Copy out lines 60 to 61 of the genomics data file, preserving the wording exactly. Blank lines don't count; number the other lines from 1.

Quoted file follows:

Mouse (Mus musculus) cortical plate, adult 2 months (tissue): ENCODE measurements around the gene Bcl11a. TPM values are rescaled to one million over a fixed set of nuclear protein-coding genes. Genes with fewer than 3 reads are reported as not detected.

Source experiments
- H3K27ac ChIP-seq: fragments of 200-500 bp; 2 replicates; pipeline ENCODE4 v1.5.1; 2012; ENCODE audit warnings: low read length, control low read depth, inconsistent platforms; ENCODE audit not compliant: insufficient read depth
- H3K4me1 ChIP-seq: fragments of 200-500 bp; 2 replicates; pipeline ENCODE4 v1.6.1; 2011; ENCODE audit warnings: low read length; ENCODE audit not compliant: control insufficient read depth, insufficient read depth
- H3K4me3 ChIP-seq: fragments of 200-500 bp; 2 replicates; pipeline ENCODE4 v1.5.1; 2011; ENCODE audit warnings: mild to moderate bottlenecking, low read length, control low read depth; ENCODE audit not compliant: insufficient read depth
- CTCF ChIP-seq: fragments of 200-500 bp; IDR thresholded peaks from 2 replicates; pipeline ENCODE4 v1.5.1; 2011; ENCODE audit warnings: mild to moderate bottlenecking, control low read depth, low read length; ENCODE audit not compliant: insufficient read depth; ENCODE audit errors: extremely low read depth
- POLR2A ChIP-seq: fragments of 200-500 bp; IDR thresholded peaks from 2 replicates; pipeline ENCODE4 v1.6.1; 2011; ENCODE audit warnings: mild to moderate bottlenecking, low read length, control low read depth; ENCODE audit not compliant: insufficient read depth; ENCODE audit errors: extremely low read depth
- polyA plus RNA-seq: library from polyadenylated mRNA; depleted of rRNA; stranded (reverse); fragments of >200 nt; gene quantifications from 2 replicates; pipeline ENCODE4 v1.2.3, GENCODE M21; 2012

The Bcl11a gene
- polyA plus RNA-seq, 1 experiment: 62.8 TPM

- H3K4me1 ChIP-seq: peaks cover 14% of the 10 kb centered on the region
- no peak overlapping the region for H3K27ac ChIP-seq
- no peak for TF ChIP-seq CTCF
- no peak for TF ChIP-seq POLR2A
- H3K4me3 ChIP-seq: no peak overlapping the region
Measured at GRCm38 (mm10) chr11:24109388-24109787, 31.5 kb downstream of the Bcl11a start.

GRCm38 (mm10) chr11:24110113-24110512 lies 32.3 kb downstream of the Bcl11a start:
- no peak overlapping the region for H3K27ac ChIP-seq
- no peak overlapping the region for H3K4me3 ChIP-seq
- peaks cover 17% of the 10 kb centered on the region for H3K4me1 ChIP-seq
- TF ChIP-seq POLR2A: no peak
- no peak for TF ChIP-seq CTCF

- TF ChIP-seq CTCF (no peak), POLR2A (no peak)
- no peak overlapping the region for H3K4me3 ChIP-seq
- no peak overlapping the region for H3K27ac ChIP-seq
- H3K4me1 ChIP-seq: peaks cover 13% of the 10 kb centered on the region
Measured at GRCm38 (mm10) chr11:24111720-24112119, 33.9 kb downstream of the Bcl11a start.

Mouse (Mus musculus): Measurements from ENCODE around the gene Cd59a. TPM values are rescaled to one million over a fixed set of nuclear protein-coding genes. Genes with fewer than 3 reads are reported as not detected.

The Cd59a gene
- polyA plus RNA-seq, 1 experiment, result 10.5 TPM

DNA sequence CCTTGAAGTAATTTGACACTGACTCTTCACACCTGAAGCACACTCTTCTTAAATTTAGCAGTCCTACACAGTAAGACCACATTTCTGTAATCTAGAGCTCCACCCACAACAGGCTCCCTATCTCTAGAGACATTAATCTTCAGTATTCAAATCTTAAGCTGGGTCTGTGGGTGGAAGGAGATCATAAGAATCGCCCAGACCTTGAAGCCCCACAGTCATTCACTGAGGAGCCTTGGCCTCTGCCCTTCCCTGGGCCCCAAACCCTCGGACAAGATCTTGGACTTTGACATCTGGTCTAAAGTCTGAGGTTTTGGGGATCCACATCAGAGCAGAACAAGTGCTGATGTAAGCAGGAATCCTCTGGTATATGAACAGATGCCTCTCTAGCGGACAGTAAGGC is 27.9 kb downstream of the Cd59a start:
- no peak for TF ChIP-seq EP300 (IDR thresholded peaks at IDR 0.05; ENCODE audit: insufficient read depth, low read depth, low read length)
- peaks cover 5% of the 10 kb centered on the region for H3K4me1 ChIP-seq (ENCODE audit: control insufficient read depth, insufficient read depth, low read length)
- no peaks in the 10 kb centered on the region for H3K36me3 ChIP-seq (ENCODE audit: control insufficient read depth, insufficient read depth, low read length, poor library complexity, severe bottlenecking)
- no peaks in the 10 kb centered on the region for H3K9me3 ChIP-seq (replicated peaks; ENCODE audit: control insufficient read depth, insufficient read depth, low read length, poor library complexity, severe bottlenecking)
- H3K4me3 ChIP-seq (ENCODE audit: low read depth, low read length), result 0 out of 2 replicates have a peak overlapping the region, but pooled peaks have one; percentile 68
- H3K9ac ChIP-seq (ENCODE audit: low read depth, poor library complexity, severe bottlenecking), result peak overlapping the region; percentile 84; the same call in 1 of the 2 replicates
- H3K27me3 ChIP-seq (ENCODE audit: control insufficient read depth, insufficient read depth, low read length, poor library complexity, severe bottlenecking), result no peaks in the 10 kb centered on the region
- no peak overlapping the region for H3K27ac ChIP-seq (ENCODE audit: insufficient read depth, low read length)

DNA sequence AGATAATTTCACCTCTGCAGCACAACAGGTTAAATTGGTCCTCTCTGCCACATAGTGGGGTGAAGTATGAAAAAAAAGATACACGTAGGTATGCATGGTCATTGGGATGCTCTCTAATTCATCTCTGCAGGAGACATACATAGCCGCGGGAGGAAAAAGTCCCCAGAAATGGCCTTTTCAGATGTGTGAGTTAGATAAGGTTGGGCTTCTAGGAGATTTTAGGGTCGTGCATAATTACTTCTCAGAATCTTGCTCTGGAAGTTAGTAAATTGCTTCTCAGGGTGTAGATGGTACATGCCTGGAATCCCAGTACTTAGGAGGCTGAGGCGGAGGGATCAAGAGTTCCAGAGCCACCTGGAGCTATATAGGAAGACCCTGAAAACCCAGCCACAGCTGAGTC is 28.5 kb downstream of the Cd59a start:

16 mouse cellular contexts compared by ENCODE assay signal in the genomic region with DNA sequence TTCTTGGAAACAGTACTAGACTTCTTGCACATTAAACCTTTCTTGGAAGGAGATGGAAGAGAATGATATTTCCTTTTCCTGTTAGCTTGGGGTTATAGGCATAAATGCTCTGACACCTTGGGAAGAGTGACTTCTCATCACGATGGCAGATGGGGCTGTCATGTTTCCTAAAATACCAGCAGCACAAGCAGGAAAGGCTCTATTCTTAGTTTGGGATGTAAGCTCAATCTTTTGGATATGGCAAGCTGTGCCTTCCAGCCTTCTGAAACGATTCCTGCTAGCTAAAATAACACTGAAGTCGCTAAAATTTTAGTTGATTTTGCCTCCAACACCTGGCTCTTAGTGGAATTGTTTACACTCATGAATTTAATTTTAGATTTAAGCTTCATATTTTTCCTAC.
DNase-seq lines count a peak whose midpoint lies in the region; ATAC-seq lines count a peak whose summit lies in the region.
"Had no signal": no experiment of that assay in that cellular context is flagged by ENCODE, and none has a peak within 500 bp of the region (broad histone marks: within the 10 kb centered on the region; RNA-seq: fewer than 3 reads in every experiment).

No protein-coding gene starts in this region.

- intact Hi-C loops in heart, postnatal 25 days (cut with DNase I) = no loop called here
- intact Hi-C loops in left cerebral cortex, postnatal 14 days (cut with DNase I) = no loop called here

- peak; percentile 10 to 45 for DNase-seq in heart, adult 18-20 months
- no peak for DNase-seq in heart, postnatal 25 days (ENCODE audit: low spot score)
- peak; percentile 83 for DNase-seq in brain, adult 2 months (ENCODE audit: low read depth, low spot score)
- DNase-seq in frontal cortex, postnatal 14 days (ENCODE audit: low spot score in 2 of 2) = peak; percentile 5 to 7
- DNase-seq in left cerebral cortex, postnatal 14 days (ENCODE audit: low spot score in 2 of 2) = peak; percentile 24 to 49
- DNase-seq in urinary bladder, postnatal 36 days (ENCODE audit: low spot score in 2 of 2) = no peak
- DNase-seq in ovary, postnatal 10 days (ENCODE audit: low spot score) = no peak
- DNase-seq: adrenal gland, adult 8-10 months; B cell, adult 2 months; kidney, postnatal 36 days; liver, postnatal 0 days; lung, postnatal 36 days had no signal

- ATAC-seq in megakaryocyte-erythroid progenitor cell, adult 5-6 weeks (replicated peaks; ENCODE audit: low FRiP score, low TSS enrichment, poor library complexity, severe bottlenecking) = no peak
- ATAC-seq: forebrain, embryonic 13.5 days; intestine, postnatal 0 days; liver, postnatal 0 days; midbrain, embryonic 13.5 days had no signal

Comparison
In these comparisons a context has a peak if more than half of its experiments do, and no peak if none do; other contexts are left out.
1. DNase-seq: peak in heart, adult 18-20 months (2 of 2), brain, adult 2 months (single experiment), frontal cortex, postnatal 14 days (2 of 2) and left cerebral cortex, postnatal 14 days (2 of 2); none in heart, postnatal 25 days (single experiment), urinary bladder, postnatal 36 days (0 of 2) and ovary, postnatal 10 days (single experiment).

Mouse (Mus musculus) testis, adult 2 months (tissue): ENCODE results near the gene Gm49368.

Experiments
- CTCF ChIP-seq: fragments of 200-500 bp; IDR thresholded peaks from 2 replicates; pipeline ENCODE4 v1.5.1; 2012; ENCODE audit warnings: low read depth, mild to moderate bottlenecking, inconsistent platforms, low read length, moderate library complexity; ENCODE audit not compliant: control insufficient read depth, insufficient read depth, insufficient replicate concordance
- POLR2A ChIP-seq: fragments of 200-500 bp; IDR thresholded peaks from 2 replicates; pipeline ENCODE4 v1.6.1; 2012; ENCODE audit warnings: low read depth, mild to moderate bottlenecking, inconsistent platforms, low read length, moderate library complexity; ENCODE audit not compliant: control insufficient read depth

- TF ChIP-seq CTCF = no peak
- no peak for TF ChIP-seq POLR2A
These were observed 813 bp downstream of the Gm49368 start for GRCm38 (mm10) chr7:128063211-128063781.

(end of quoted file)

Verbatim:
Mouse (Mus musculus) testis, adult 2 months (tissue): ENCODE results near the gene Gm49368.

Experiments